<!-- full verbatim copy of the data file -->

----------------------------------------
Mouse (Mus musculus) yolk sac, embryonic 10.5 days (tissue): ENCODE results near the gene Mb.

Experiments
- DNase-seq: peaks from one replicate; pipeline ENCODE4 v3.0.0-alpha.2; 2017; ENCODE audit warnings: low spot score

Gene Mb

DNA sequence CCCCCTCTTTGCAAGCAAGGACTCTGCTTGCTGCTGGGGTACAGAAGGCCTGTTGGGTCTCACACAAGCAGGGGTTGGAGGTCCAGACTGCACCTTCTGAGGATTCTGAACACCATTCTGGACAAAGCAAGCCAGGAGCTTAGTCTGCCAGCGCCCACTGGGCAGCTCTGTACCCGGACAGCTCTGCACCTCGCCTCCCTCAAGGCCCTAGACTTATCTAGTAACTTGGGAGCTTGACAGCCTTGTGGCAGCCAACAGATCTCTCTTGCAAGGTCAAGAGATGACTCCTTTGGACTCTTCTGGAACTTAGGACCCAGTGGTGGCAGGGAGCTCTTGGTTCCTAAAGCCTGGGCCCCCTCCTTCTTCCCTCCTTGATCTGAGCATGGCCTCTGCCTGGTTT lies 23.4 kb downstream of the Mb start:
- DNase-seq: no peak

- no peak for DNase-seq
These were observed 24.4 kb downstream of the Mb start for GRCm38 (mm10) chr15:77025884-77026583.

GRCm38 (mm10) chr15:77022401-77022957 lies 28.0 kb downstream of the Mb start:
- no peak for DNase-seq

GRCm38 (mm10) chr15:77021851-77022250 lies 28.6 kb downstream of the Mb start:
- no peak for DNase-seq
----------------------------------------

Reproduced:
Mouse (Mus musculus) yolk sac, embryonic 10.5 days (tissue): ENCODE results near the gene Mb.

Experiments
- DNase-seq: peaks from one replicate; pipeline ENCODE4 v3.0.0-alpha.2; 2017; ENCODE audit warnings: low spot score

Gene Mb

DNA sequence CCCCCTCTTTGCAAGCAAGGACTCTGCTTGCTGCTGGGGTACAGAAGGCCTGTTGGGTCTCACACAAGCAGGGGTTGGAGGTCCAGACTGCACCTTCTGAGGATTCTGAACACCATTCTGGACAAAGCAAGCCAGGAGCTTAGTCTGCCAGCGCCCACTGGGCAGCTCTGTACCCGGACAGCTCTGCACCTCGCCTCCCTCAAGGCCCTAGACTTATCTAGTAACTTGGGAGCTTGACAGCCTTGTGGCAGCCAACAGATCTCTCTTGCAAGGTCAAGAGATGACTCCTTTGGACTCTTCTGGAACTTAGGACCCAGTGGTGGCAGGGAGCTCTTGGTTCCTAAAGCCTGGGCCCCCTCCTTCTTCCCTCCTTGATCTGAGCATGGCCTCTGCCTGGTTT lies 23.4 kb downstream of the Mb start:
- DNase-seq: no peak

- no peak for DNase-seq
These were observed 24.4 kb downstream of the Mb start for GRCm38 (mm10) chr15:77025884-77026583.

GRCm38 (mm10) chr15:77022401-77022957 lies 28.0 kb downstream of the Mb start:
- no peak for DNase-seq

GRCm38 (mm10) chr15:77021851-77022250 lies 28.6 kb downstream of the Mb start:
- no peak for DNase-seq